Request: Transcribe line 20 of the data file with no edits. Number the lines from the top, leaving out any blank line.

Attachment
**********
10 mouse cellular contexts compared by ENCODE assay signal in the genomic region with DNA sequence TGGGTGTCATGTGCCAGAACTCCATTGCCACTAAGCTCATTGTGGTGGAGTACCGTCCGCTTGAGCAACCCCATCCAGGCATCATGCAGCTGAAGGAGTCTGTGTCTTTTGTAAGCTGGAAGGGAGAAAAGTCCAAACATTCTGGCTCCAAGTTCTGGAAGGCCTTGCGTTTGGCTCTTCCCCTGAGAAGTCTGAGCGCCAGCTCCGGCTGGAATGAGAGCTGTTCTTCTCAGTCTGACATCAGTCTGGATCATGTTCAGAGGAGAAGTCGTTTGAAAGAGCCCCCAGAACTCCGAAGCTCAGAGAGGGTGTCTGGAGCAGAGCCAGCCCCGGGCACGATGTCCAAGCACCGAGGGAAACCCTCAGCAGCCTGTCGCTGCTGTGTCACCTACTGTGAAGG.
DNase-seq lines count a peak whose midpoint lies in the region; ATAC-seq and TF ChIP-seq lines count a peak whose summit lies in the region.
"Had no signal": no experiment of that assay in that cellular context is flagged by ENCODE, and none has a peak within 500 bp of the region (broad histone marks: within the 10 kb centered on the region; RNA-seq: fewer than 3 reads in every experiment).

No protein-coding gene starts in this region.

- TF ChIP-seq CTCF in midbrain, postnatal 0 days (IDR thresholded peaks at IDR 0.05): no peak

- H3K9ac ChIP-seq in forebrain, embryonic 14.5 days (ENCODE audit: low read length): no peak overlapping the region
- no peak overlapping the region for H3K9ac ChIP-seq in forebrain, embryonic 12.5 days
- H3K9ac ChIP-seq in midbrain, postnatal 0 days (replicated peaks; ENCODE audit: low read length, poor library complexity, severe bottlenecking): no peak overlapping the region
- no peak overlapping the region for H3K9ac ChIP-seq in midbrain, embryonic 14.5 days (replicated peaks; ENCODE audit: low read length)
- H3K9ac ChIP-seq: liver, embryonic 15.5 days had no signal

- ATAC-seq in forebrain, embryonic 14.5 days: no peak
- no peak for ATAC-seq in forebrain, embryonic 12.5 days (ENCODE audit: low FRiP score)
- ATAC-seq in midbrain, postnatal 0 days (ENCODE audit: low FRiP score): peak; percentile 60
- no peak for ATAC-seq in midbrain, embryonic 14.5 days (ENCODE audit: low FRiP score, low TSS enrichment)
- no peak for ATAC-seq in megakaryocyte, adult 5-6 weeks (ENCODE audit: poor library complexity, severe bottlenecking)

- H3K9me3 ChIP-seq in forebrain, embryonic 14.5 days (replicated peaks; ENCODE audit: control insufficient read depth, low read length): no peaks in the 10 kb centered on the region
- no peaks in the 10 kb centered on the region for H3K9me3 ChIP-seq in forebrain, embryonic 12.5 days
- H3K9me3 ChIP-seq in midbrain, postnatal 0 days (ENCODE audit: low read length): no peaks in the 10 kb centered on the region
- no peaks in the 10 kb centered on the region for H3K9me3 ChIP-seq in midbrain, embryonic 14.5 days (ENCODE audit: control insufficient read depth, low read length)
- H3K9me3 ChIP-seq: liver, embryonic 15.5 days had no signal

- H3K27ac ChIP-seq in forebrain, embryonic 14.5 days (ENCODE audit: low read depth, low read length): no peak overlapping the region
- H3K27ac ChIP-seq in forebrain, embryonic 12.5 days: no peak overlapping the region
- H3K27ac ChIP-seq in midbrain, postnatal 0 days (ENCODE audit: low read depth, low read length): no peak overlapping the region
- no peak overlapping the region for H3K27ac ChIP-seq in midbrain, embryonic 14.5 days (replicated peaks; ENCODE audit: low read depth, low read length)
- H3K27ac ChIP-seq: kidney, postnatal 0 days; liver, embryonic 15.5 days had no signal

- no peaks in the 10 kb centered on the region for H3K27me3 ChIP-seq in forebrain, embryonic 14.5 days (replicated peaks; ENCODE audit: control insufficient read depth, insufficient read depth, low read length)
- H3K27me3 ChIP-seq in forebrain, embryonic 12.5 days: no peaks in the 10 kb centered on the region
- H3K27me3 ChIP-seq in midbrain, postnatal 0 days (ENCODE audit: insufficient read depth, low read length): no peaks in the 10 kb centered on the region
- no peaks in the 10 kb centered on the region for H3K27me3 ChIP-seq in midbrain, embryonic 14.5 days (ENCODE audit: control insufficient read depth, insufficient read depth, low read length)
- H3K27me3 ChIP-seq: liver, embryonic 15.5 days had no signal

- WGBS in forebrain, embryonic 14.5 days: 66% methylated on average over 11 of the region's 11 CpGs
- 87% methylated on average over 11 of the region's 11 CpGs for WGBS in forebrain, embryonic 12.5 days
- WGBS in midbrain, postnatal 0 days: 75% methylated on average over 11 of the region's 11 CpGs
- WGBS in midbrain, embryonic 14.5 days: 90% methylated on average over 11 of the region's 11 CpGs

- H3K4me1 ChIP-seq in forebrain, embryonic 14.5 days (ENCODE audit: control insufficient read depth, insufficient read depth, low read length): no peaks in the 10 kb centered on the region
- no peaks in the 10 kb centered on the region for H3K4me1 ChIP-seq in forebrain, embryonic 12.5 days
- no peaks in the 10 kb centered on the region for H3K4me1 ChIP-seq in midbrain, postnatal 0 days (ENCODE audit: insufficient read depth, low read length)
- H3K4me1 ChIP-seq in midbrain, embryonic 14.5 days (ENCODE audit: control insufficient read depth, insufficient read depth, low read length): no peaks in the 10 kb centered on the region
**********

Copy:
- H3K9me3 ChIP-seq: liver, embryonic 15.5 days had no signal